North

Hands in the dirt allows Cree woman to connect with ancestors

Josephine Diamond, 29, found a pipe dating from the 1800s and a passion for archaeology through her work with Aanischaaukamikw Cree Cultural Institute's archeology team in the James Bay region of Quebec.

Josephine Diamond part of Quebec Cree archeology team

Josephine Diamond, left, and Dario Izaguirre dig this past summer in the Cree community of Wemindji. (Aanischaaukamikw Cree Cultural Institute)

At first, Josephine Diamond thought she had dug up a stone, but soon realized she'd uncovered a pipe — an old pipe. 

The 29-year old was working with Aanischaaukamikw Cree Cultural Institute's archeology team in the James Bay community of Wemindji, something she has done every summer in different Cree communities for the last seven years. 

"I thought, 'Finally, I found something,'" said Diamond, her voice filled with excitement.

She believes the pipe dates back to the 1800s.

Diamond has gotten hands-on experience with the team, which she said was "pretty excited" about her discovery.

The piece was found in association with gun-flints, musket balls, trade beads and the remains of two conical dwellings, according to the Aanischaaukamikw archeology team's Facebook page. 

It amazes me.- Josephine Diamond, Aanischaaukamikw archeology team

The dig happened earlier this summer on the site of a proposed road in Wemindji, located some 1,300 kilometres north of Montreal. 

Josephine Diamond found a pipe dating from the 1800s on August 31st near Wemindji. (Aanischaaukamikw Cree Cultural Institute)

What locals refer to as the Kakabat Road is to be built on the Kakabat family trapline and would give access to a building materials site of sand, gravel and rocks. 

The archeological dig began in 2018 and continued this past summer. Four mitchuaps (dwellings) were unearthed in 2018, and another five this past summer, according to Dario Izaguirre, an archeologist with Aanischaaukamikw.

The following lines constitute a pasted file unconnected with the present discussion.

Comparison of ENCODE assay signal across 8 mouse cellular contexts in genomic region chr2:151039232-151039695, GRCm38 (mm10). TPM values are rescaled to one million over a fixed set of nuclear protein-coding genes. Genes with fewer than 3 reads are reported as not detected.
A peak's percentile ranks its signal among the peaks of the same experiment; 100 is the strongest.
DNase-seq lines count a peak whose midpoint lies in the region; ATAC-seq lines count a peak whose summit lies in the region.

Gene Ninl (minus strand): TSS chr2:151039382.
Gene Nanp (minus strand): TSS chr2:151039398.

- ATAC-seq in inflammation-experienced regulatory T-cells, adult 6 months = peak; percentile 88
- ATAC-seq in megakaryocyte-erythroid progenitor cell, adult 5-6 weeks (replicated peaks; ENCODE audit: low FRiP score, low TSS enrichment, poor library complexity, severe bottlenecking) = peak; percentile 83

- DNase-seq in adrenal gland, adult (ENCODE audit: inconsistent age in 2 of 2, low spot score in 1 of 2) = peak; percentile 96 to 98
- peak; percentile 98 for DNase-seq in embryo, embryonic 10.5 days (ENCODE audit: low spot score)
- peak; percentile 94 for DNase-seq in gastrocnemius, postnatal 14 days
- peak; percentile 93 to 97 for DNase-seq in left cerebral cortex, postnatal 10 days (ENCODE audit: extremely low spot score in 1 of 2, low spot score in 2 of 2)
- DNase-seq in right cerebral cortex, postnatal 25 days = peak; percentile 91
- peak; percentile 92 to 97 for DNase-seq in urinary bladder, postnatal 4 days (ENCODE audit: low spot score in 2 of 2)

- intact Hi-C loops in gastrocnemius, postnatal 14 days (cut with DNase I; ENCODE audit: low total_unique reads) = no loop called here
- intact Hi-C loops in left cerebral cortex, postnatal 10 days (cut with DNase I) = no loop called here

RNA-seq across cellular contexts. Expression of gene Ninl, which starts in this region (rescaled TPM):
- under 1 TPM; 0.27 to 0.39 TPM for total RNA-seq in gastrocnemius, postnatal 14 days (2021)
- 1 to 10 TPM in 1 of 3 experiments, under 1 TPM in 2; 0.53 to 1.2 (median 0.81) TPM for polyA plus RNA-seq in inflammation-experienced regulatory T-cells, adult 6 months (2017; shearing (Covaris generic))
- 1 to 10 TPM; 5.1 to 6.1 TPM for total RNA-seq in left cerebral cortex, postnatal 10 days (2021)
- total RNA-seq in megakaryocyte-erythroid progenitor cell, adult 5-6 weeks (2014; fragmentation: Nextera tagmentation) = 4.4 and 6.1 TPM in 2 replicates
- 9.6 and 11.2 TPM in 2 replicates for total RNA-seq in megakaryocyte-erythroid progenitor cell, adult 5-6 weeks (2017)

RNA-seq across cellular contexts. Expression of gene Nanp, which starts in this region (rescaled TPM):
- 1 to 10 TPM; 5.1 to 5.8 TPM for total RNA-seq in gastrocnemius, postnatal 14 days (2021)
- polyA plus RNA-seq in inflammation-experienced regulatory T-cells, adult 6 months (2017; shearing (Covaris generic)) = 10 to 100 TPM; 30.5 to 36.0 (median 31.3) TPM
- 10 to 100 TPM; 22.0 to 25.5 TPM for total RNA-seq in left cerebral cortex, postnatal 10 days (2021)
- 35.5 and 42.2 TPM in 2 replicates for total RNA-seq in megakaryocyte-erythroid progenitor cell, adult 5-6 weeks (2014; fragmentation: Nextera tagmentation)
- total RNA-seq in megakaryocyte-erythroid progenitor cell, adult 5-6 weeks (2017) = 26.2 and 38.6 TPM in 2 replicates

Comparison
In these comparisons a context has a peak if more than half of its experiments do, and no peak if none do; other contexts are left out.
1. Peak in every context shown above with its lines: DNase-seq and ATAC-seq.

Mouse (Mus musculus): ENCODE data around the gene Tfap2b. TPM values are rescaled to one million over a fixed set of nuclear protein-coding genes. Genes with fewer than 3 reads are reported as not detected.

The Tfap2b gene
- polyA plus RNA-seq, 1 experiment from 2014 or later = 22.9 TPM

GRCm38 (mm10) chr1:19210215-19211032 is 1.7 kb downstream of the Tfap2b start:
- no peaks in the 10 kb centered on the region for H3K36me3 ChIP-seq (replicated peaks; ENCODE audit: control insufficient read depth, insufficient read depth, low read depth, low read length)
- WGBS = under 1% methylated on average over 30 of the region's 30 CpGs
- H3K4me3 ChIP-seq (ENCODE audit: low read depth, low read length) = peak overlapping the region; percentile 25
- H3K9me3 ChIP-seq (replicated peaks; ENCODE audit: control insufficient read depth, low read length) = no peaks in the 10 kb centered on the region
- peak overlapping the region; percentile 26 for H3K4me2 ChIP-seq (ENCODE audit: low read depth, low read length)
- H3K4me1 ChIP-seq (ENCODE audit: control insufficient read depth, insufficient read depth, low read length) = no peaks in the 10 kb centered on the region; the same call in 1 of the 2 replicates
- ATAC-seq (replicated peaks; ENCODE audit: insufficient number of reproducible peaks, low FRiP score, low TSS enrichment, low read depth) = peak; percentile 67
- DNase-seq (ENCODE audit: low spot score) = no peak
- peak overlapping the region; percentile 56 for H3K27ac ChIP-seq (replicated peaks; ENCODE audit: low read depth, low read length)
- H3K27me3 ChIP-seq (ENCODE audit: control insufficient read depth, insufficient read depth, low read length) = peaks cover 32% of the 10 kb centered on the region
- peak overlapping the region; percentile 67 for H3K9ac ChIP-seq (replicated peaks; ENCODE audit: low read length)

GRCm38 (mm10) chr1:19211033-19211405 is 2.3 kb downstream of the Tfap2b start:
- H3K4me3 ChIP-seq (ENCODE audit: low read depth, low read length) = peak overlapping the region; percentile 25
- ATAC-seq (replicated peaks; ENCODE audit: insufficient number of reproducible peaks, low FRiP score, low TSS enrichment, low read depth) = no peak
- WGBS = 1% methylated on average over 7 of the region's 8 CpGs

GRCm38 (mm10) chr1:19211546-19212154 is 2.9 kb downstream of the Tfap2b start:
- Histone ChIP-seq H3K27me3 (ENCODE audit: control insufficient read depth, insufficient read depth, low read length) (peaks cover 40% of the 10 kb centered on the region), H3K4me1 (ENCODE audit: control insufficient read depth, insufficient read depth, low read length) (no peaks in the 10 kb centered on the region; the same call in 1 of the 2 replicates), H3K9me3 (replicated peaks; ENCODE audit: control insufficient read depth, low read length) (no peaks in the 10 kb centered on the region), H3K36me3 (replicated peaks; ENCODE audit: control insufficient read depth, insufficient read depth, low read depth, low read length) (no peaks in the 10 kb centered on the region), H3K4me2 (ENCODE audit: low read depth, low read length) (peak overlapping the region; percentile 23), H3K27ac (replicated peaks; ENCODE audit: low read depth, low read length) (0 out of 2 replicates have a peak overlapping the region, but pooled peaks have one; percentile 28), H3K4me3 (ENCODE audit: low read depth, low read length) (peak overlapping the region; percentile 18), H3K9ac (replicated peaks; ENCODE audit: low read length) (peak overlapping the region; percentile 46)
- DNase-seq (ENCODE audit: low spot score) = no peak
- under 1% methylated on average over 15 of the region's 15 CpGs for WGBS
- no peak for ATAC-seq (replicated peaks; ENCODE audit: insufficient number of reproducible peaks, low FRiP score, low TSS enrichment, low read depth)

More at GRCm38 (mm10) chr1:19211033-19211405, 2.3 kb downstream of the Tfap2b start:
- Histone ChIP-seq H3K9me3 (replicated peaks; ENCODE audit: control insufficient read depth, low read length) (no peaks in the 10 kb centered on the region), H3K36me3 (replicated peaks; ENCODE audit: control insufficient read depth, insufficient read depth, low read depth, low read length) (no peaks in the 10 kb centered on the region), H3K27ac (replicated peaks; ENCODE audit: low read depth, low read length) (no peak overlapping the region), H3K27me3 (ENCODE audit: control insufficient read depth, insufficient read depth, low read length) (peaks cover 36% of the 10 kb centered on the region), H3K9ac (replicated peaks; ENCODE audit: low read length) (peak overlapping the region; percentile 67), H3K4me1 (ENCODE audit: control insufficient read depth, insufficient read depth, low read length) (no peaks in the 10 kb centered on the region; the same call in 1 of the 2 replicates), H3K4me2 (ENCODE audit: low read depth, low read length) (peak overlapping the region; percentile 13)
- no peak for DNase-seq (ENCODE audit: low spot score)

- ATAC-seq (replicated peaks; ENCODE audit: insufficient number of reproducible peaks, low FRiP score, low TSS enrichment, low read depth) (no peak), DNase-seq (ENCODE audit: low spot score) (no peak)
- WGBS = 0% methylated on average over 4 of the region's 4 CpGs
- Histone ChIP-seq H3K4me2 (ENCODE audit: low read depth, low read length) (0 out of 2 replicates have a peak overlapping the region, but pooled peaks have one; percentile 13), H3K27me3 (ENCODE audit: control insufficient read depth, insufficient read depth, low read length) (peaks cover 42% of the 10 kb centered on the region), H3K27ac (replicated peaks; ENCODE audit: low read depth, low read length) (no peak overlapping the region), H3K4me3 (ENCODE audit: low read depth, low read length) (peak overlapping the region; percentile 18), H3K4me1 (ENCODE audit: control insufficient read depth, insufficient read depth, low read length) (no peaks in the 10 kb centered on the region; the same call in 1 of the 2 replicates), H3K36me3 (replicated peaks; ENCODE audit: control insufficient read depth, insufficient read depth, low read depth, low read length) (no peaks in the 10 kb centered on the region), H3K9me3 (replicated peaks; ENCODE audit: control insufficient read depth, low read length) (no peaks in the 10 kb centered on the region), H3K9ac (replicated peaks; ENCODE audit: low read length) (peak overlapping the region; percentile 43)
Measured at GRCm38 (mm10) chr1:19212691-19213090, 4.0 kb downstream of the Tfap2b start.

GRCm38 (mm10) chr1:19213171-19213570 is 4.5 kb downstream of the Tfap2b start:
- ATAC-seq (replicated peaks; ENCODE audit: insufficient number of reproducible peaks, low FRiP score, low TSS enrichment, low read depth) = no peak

He says each shelter was likely home to between 16 and 18 people and dates from the end of the 1800s to the beginning of the 1900s. 

Izaguirre says the pipe Diamond dug up is an interesting artifact, as are the many others the team has unearthed over the past two summers. He says the findings paint an interesting picture of how Cree people lived in the past.

"It is most important to see how the [Cree] people occupied the territory," he said.

Diamond agrees. Having a glimpse of where her ancestors lived and gathered so long ago is something she loves about the work.

She has so far worked on excavation sites in the communities of Waskaganish, Oujé-Bougoumou and Wemindji.

"I like it when I find artifacts and when I see the area of where [my] people lived," said Diamond. "It amazes me." 

Josephine Diamond, bottom row far left, has been digging for artifacts with the Aanischaaukamikw Cree Cultural Institute's archeology team since 2012. (Aanischaaukamikw Cree Cultural Institute)

The artifacts found in Wemindji are to be cleaned over the winter. Then they will be catalogued and displayed for the community.

The Aanischaaukamikw archeology team, including Diamond, is currently digging in Oujé-Bougoumou.

With files from Susan Bell

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